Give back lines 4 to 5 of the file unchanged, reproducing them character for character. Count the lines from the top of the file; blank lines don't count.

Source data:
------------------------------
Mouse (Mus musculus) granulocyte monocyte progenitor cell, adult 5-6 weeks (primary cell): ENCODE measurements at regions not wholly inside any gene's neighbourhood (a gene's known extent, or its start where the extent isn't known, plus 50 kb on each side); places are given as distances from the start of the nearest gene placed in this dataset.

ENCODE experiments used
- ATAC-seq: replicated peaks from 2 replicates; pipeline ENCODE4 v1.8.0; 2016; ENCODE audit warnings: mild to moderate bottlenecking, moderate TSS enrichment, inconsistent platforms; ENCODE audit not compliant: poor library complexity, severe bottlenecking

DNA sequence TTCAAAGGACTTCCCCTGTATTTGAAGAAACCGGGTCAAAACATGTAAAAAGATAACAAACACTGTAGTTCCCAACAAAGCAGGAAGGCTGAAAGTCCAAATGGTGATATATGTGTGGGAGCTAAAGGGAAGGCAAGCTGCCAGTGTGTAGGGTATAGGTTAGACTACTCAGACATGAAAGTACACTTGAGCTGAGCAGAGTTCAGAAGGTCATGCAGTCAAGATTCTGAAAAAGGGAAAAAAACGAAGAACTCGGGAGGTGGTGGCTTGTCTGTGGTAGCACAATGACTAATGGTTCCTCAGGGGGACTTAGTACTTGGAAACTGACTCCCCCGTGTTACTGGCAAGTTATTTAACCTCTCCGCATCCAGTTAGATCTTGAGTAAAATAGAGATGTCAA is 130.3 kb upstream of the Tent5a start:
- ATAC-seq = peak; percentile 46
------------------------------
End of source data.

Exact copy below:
DNA sequence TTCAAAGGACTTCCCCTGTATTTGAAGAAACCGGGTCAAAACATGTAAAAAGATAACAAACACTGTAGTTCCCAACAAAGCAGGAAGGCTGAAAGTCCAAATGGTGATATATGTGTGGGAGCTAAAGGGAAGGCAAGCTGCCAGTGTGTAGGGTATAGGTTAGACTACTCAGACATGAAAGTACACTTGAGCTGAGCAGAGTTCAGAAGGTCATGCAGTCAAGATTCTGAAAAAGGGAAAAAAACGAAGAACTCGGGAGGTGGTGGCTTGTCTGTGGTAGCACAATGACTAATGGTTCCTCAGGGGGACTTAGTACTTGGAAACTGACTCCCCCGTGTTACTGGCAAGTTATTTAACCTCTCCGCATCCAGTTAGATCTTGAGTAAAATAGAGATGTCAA is 130.3 kb upstream of the Tent5a start:
- ATAC-seq = peak; percentile 46